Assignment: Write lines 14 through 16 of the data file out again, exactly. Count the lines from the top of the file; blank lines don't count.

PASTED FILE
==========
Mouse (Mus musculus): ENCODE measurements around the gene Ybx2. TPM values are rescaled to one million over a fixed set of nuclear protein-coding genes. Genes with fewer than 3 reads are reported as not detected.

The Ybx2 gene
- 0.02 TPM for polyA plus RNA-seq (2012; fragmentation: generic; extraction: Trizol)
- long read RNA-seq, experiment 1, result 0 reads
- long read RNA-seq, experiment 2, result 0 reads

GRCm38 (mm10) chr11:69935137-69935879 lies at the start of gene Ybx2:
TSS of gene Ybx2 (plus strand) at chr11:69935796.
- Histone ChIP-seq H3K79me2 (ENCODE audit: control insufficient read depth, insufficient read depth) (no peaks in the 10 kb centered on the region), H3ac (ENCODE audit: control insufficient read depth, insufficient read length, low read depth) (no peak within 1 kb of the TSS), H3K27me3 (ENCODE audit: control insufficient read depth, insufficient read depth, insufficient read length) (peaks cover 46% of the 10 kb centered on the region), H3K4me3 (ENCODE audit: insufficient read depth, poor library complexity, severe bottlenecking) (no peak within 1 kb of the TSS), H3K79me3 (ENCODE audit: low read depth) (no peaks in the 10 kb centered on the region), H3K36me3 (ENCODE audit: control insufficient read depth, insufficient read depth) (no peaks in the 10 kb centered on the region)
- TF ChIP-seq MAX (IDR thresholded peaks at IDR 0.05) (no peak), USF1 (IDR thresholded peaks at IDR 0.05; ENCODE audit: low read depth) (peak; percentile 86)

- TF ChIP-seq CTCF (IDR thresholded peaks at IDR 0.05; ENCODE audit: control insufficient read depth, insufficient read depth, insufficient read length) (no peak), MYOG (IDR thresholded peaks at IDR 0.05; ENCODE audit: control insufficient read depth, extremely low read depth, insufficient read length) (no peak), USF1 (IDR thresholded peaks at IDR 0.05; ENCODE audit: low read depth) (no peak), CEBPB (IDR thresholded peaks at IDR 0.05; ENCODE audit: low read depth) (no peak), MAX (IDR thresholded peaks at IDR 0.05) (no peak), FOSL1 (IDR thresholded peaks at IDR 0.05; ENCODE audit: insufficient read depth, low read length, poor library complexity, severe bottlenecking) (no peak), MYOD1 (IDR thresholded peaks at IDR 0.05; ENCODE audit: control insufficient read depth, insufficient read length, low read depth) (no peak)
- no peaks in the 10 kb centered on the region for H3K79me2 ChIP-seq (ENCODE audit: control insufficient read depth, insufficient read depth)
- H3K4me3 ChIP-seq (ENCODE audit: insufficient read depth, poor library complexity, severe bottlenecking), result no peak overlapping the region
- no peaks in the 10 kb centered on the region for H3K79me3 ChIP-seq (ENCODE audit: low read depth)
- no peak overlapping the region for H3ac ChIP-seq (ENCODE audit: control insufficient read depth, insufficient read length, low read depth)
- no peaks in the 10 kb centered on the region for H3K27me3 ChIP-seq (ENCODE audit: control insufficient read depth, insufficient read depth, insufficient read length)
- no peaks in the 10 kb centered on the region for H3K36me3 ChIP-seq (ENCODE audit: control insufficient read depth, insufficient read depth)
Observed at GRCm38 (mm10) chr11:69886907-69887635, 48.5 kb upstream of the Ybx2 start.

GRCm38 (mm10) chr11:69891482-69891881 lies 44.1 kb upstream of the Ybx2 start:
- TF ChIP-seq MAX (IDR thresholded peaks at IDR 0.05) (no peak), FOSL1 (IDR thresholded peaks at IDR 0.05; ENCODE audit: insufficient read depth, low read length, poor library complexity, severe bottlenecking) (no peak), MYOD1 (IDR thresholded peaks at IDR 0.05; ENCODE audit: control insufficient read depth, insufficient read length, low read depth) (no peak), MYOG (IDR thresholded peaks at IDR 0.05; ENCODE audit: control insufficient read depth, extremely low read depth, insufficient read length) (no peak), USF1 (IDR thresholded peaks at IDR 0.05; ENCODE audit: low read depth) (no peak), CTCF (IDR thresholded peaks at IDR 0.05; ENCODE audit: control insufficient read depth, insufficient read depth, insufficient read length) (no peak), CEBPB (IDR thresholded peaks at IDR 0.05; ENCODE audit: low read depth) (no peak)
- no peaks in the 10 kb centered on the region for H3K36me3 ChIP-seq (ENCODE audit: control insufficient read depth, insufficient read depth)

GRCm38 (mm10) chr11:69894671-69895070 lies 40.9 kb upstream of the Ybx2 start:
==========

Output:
- no peak overlapping the region for H3ac ChIP-seq (ENCODE audit: control insufficient read depth, insufficient read length, low read depth)
- no peaks in the 10 kb centered on the region for H3K27me3 ChIP-seq (ENCODE audit: control insufficient read depth, insufficient read depth, insufficient read length)
- no peaks in the 10 kb centered on the region for H3K36me3 ChIP-seq (ENCODE audit: control insufficient read depth, insufficient read depth)